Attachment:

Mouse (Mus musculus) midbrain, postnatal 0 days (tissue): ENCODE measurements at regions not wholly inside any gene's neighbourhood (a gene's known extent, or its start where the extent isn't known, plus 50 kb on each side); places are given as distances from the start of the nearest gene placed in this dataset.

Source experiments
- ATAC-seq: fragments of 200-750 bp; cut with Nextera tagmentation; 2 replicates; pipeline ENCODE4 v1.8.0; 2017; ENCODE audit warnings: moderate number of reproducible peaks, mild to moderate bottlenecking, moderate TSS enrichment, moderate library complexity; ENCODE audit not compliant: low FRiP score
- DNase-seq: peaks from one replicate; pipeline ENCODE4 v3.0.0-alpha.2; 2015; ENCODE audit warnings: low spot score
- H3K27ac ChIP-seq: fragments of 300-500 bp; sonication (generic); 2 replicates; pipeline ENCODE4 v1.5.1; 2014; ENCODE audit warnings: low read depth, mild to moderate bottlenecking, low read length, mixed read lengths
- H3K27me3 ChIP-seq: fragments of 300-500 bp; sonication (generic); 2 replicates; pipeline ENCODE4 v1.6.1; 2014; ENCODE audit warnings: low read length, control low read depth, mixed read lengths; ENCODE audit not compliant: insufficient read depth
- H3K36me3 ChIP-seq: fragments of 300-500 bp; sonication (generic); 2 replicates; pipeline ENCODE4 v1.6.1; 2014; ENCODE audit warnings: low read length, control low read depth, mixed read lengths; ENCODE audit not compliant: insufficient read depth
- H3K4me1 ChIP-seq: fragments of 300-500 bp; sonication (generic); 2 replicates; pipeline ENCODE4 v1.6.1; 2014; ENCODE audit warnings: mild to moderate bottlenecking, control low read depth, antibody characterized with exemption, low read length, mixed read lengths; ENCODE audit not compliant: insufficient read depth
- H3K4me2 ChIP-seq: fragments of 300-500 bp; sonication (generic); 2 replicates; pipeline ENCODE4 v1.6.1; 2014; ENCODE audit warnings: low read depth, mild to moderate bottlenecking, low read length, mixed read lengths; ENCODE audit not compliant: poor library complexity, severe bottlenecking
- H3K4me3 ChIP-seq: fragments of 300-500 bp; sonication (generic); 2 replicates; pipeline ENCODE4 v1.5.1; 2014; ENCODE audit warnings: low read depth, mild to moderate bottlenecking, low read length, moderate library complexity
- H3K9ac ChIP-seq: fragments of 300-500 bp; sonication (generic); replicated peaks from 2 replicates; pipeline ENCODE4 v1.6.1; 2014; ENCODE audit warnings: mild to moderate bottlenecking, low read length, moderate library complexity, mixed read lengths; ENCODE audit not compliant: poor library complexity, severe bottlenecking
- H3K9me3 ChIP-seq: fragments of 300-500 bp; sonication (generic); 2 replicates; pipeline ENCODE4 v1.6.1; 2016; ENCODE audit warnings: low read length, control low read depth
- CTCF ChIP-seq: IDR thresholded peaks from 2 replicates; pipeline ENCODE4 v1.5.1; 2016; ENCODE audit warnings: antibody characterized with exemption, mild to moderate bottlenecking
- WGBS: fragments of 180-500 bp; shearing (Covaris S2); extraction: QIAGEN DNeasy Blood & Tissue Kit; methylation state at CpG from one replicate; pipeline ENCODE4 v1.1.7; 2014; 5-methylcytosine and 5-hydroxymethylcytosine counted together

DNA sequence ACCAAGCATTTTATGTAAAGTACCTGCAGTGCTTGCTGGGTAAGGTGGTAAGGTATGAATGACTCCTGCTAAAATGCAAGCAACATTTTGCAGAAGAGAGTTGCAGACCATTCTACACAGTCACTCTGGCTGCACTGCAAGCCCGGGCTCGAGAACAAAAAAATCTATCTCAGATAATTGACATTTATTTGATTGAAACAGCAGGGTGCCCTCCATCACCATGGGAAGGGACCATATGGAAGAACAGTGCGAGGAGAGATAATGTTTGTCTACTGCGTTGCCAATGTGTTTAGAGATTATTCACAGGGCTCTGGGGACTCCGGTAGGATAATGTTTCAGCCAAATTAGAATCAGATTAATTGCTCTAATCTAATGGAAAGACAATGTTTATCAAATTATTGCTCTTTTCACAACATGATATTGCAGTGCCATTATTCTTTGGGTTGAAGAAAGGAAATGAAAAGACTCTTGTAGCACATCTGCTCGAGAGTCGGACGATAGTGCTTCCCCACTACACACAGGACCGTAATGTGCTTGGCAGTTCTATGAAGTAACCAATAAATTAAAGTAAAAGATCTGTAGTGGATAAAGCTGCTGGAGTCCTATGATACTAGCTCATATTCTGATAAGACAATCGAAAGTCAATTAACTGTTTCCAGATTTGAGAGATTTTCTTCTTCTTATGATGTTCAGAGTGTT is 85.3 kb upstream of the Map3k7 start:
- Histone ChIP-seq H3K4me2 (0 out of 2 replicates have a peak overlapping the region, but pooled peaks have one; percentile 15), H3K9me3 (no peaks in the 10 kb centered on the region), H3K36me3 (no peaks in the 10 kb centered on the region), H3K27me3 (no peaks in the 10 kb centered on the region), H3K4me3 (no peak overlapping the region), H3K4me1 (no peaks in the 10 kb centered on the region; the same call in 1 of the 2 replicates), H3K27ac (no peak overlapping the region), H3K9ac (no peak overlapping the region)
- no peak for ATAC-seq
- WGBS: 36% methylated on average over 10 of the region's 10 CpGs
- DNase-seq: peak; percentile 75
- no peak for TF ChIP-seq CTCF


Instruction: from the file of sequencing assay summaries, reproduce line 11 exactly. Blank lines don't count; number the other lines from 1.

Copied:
- H3K9ac ChIP-seq: fragments of 300-500 bp; sonication (generic); replicated peaks from 2 replicates; pipeline ENCODE4 v1.6.1; 2014; ENCODE audit warnings: mild to moderate bottlenecking, low read length, moderate library complexity, mixed read lengths; ENCODE audit not compliant: poor library complexity, severe bottlenecking